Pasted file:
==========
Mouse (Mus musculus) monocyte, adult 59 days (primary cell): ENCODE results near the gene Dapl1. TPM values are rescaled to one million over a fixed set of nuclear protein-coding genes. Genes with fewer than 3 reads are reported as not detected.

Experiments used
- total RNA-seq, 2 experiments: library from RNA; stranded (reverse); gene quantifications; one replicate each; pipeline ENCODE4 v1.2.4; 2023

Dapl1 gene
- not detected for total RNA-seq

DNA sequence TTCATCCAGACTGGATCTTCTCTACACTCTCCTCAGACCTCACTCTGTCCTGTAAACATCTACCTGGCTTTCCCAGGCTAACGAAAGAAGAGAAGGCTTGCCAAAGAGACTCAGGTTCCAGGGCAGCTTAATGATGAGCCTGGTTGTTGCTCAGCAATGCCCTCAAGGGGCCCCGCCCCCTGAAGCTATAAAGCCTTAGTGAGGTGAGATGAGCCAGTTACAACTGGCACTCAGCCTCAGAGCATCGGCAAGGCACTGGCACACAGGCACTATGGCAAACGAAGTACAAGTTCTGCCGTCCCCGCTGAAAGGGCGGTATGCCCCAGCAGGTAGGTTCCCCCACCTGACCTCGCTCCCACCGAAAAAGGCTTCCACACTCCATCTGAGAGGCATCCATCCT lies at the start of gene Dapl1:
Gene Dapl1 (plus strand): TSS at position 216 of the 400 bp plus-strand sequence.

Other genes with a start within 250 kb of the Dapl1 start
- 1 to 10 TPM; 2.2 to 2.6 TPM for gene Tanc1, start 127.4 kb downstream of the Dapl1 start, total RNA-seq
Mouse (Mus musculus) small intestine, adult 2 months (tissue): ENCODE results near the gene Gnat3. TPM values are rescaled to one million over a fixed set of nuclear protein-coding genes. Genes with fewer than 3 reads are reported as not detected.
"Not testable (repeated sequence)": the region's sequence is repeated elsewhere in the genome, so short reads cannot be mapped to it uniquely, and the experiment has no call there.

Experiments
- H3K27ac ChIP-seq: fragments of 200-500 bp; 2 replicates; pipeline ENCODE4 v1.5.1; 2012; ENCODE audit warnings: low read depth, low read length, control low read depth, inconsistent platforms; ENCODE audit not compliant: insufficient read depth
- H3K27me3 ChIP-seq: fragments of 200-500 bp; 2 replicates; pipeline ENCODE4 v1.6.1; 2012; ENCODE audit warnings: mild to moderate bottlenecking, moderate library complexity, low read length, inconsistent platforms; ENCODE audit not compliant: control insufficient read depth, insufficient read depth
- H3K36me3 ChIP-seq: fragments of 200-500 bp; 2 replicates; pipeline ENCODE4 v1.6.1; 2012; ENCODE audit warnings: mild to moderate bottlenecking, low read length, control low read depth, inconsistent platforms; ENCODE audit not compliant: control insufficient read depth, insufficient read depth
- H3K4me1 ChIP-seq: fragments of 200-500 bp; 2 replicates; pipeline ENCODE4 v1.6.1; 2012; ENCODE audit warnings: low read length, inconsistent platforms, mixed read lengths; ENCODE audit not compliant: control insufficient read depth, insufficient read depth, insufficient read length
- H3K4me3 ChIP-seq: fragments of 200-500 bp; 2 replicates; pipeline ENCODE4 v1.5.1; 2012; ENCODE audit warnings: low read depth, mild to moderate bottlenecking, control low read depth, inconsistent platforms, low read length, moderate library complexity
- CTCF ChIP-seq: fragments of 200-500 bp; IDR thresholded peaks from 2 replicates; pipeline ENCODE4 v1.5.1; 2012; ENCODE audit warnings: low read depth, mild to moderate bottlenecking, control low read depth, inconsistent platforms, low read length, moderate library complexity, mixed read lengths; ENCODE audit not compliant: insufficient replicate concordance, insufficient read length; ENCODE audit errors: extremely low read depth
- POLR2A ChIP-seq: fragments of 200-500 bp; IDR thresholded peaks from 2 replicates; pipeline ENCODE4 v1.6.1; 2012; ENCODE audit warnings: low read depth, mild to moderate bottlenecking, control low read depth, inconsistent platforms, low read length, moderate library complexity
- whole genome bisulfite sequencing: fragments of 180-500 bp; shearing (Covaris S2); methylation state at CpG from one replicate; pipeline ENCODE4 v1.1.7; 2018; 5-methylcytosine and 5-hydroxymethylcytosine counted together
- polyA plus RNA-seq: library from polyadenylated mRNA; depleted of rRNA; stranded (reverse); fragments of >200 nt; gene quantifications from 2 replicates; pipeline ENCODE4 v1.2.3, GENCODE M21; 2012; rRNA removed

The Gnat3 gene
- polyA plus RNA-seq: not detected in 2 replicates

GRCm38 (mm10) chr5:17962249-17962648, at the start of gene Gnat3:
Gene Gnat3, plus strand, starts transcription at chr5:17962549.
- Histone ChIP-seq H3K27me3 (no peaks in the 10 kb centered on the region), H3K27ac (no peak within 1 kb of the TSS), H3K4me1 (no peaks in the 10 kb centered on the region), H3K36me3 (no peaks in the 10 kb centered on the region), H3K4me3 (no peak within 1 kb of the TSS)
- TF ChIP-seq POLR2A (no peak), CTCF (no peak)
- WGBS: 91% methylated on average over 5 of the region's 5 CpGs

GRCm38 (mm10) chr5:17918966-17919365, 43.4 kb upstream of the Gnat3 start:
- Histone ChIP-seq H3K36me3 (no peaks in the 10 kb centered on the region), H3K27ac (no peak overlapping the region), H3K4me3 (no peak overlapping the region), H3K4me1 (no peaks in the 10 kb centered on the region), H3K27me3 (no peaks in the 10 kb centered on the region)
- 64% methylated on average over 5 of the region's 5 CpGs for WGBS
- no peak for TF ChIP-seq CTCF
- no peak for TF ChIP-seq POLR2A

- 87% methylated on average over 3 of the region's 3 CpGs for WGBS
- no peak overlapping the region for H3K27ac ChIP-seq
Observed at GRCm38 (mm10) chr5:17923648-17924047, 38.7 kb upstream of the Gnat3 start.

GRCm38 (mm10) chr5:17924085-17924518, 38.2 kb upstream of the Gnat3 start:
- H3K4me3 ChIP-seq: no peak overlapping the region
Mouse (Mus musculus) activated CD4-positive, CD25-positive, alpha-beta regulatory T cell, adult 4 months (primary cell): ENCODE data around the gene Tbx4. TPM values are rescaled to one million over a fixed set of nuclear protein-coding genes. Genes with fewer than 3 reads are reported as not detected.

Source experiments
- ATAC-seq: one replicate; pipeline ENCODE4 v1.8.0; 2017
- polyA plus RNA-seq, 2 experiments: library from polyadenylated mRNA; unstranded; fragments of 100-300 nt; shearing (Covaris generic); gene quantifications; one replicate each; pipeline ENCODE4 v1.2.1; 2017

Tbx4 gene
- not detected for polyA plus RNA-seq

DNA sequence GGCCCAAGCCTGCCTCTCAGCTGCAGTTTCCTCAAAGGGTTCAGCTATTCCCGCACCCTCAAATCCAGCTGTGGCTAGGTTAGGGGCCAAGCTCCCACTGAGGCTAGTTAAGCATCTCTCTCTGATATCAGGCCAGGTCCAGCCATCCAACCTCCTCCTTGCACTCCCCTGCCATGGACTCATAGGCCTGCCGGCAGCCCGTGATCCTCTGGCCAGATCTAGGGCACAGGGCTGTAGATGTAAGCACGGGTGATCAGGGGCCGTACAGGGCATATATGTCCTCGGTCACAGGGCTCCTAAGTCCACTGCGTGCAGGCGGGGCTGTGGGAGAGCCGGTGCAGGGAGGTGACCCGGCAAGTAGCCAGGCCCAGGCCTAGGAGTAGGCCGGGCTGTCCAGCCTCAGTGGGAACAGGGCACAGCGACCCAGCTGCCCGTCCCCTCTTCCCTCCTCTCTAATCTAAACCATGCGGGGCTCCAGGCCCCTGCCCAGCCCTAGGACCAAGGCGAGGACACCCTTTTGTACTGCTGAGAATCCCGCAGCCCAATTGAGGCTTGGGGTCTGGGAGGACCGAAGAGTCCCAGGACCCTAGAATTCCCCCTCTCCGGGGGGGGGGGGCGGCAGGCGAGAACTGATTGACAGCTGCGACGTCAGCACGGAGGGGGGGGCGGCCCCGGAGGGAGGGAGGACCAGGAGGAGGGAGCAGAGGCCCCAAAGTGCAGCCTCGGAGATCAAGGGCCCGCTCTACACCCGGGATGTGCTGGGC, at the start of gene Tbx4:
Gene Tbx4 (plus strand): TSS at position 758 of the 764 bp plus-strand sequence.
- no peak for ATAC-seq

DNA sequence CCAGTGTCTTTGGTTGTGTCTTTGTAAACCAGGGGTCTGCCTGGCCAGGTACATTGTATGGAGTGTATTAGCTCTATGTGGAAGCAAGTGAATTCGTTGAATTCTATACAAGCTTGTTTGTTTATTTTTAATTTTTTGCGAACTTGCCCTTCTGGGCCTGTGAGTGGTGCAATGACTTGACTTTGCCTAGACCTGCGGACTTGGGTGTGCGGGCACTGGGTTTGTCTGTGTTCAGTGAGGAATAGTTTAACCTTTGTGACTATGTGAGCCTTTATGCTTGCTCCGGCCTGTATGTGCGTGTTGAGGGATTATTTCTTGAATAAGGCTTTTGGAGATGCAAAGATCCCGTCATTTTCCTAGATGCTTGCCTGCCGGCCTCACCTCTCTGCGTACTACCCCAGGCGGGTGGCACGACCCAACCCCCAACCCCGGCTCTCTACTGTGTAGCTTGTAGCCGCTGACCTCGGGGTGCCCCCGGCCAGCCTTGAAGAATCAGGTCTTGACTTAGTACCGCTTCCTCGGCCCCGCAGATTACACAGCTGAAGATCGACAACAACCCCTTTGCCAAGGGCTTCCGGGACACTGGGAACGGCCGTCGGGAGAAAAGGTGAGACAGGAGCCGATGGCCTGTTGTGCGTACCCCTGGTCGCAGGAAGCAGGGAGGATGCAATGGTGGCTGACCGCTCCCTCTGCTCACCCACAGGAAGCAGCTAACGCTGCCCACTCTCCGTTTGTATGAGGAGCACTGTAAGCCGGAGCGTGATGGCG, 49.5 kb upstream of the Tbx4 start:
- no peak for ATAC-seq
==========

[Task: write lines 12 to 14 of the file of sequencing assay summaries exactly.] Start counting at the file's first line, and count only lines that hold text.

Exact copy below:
Experiments
- H3K27ac ChIP-seq: fragments of 200-500 bp; 2 replicates; pipeline ENCODE4 v1.5.1; 2012; ENCODE audit warnings: low read depth, low read length, control low read depth, inconsistent platforms; ENCODE audit not compliant: insufficient read depth
- H3K27me3 ChIP-seq: fragments of 200-500 bp; 2 replicates; pipeline ENCODE4 v1.6.1; 2012; ENCODE audit warnings: mild to moderate bottlenecking, moderate library complexity, low read length, inconsistent platforms; ENCODE audit not compliant: control insufficient read depth, insufficient read depth